Use of Independent Contractors Severely Limited as of New Year
On September 18, 2019, California Governor Gavin Newsom signed AB 5 into law, codifying the holding in Dynamex Operations West, Inc. v. Superior Court which severely curtailed when employers may use independent contractors. AB 5 is effective January 1, 2020 and sets forth an “ABC” tests to determine whether workers qualify as independent contractors.

The test examines whether:

  1. The worker is free from the control and direction of the hiring entity in connection with the performance of the work, both under the contract for the performance of the work and in fact
  2. The worker performs work that is outside the usual course of the hiring entity’s business
  3. The worker is customarily engaged in an independently established trade, occupation, or business of the same nature as the work performed

The “B” prong is new, and may be particularly problematic for businesses – potentially resulting in misclassification of individuals who were formerly properly classified as independent contractors.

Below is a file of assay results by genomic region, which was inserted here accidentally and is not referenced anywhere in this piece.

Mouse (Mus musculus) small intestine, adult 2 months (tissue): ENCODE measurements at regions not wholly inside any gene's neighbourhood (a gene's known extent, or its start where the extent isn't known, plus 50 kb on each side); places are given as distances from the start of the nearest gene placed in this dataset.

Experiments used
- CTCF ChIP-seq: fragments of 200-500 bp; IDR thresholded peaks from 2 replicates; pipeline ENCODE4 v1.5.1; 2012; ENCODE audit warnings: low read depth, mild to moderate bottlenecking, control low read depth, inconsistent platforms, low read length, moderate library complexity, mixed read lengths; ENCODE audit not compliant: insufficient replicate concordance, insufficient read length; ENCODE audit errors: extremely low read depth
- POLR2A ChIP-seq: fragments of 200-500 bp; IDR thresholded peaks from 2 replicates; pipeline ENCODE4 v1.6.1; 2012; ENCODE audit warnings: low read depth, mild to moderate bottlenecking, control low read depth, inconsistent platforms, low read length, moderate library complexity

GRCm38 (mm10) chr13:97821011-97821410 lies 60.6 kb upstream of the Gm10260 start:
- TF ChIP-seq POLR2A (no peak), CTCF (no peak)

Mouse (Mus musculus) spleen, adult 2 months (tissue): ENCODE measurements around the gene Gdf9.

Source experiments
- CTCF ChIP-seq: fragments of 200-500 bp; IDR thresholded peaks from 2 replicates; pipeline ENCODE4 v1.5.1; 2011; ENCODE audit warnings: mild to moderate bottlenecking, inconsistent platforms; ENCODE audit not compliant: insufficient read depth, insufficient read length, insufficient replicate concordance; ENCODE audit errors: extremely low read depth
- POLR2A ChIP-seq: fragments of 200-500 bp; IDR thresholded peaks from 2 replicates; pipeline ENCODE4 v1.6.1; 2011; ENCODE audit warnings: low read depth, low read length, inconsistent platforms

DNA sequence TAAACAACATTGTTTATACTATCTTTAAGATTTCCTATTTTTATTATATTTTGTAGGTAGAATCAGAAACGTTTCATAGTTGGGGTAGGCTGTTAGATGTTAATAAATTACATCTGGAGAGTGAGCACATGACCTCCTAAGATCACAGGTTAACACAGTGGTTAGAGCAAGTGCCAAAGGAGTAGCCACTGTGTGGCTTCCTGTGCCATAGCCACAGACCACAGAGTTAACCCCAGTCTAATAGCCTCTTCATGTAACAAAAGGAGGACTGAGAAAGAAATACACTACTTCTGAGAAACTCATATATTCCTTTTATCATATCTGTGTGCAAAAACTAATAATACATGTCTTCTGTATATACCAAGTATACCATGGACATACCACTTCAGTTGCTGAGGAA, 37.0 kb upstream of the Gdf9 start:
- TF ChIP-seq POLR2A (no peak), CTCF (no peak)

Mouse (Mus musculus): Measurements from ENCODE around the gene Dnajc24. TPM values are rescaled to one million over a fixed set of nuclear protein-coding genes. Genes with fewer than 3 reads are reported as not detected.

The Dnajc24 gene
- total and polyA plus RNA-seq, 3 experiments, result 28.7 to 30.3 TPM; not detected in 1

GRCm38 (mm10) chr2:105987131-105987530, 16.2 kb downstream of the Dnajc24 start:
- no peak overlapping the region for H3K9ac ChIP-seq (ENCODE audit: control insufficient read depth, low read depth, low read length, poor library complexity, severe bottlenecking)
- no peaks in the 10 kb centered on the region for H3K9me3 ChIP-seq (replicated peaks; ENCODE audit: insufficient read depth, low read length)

AB 5 codifies a number of exceptions from the ABC test, including but not limited to:

  1. A person or organization licensed by the Department of Insurance;
  2. California licensed physician, surgeon, dentist, podiatrist, psychologist, or veterinarian;
  3. California licensed lawyer, architect, engineer, private investigator, or accountant;
  4. Securities broker-dealer or investment adviser or their agents and representatives registered with the SEC or FINRA or licensed by California;
  5. Direct sales salespeople;
  6. Commercial fishermen.

Workers in these categories are subject to the “Economic Realities” test set forth in Borello & Sons, Inc. v. Dept. of Industrial Relations. In applying the economic realities test, the most significant factor to be considered is whether the person to whom service is rendered (the employer or principal) has control, or the right to control, the worker both as to the work done and the manner and means in which it is performed.

AB 5 also provides for limited exemptions to the ABC test for certain professional services, business-to-business contracts, construction subcontracts, relationships between referral agencies and service providers, and contracts between motor clubs and third parties. When these categories of relationships qualify, they are subject to Borello’s economic realities test.